Porridge and warm hospitality at Stofan
Walking into Stofan, tucked away on the corner of Aðalstræti behind one of the city’s busiest squares, the Kinks’ Village Green Preservation Society oozes through the speakers. Ray Davies’s album-length ode to the lost comforts of 1960s Britain calls back to simpler times touched by nature and fueled by warm cups of tea. It is perhaps the perfect soundtrack for Stofan, one of Reykjavik’s warmest, most comfortable urban hideaways.
When roaming the streets of the city centre, they say it’s rare to meet an actual Icelander. But despite its proximity to some of the city’s largest hotels, Stofan is a bonafide congregation point for locals. The mood and crowd of the café’s two levels changes over the course of the day, moving from the café counter overlooking the open kitchen upstairs, to the downstairs bar bar when thirsts change from coffee to beer on tap.
Personally, I prefer Stofan in the morning as their porridge is one of the best I’ve managed to find on my travels. As a Scotsman, it’s my go-to breakfast choice, and given its simplicity I’m often amazed at just how wrong so many places can get it. Stofan’s porridge toppings change from day to day. This time, it’s topped with dried berries, fresh banana, muesli and honey, while just two days ago it was flavored with cinnamon and cut apple. And the porridge itself is always perfectly cooked and creamy, just like home.
The contents of the brightly-lit cake case changes just as often, featuring treats that look not only delicious, but as though the bakers had fun making them. While Stofan’s menu is decidedly small and specializes in morning fare, they’re certainly masters at diet-busting sweet snacks and desserts suitable for any time of the day.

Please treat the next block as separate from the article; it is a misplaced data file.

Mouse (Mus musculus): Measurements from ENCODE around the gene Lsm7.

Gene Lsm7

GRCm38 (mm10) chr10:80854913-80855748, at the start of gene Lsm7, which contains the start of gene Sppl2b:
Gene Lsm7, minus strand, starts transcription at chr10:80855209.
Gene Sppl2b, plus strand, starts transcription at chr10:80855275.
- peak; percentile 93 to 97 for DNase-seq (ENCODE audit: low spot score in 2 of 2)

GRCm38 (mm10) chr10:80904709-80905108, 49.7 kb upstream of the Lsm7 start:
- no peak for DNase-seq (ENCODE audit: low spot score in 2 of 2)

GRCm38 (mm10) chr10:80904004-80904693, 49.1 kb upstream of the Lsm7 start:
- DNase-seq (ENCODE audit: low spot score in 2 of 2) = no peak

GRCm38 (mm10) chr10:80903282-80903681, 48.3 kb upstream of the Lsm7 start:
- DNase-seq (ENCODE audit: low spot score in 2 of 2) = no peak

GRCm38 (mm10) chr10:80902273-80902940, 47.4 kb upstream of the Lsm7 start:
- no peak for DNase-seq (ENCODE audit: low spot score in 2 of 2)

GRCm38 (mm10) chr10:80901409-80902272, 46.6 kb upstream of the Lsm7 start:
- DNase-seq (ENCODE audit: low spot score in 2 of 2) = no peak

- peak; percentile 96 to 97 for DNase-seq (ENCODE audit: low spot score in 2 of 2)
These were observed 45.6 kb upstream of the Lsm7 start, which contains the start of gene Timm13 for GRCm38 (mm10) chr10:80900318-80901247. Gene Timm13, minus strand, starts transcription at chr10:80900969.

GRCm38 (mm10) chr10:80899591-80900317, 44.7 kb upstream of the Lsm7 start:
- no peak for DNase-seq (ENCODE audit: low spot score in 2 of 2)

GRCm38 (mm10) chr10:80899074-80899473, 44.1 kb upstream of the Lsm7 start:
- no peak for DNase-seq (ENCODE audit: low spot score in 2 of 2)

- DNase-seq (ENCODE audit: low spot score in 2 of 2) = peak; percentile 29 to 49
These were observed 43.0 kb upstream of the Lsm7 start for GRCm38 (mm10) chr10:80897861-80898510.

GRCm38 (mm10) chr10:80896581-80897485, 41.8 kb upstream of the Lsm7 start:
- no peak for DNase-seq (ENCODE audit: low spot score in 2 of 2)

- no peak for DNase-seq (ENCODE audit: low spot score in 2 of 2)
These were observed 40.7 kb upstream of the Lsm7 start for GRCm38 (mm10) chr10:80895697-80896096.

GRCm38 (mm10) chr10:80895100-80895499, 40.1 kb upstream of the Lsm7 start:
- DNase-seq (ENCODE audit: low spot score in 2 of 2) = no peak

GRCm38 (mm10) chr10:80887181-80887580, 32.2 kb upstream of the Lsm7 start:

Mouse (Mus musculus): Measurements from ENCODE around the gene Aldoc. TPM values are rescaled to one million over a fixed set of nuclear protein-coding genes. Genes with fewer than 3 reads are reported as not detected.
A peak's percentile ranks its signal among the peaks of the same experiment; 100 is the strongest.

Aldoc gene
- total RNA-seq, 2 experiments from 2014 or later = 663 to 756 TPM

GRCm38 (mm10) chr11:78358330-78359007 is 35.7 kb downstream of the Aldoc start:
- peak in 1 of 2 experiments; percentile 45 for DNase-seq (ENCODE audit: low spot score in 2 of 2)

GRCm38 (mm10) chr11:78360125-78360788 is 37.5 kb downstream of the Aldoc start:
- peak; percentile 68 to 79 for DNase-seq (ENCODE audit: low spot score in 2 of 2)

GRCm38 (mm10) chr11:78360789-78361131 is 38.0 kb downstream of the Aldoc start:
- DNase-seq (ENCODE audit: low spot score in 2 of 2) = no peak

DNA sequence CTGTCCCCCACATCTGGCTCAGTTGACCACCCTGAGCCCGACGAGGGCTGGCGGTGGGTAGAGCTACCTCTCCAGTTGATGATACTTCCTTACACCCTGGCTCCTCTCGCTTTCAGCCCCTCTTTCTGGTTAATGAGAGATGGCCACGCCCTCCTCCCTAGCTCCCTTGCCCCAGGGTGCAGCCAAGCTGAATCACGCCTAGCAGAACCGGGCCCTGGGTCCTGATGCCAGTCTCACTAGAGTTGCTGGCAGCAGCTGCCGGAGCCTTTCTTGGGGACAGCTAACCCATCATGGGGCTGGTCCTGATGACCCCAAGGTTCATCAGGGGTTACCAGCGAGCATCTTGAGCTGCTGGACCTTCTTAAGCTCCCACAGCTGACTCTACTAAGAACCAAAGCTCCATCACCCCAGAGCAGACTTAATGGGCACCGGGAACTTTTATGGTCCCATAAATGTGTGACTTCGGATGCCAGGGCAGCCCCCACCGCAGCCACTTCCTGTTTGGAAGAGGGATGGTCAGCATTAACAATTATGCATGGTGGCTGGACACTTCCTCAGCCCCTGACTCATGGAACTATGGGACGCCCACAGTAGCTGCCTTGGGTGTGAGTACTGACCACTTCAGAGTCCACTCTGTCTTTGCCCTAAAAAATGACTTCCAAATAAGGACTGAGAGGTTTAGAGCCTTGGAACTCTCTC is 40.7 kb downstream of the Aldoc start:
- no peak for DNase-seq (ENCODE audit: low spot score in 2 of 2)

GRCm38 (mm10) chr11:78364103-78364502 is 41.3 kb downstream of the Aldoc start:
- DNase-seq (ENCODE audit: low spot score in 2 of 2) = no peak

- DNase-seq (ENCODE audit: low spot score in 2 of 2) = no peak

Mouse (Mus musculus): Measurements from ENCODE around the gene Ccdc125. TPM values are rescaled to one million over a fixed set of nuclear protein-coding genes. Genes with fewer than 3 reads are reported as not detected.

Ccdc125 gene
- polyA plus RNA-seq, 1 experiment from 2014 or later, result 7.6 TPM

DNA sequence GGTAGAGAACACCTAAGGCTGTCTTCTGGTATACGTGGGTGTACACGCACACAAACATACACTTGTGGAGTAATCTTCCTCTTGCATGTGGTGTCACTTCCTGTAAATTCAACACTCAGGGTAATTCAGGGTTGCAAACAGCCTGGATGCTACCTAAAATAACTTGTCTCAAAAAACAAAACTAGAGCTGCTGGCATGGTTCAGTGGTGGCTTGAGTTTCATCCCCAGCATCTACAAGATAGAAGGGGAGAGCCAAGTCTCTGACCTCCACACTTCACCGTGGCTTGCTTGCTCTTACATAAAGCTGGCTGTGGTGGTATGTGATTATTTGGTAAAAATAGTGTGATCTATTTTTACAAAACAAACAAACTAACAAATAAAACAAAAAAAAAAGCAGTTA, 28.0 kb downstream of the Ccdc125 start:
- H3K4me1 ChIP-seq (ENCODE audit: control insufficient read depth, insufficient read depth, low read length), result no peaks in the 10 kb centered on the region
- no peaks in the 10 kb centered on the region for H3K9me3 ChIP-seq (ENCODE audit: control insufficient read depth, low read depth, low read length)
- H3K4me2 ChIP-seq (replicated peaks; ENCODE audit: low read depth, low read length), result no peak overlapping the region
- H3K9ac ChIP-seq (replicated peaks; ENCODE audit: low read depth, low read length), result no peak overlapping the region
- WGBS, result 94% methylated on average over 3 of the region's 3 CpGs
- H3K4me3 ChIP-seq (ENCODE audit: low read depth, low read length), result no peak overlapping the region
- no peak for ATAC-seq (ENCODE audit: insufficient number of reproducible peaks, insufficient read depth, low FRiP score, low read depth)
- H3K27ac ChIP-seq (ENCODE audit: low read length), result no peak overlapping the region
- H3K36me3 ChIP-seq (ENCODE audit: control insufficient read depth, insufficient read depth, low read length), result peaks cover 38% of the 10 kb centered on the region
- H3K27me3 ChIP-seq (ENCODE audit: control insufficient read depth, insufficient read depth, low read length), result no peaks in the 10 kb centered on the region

But where Stofan exceeds most of all is in atmosphere. The unmatched furniture and thrift-store treasure lamps all suit the hardwood backdrop, a nice contrast to the rather modern settings elsewhere in the city. It’s hard to forget Iceland’s proximity to Scandinavia, and it’s nice to occasionally sit on an bit of aged furniture.
Time spent in Reykjavik is often soundtracked by countless accents and languages, whereas the lilting sounds of Icelandic can be rare. It’s a rare treat to see Reykvíkingar in their natural habitat, but here they are discussing the day’s news and flipping through the pages of Iceland’s newspapers Morgunblaðið and Fréttablaðið before heading to work. The staff is incredibly welcoming and full of suggestions and tips, and on previous visits I’ve even experienced friendly folks from other tables chipping in ideas to perfect a trip to Iceland.
Stofan is a great place to spend an hour or two basking in the sunlight streaming through the large front windows on the top floor, or waste away an evening in the cozy basement.
A local favorite, Stofan Café is part of real Reykjavik city life. Look forward to high-quality, simple food in a warm and weathered atmosphere.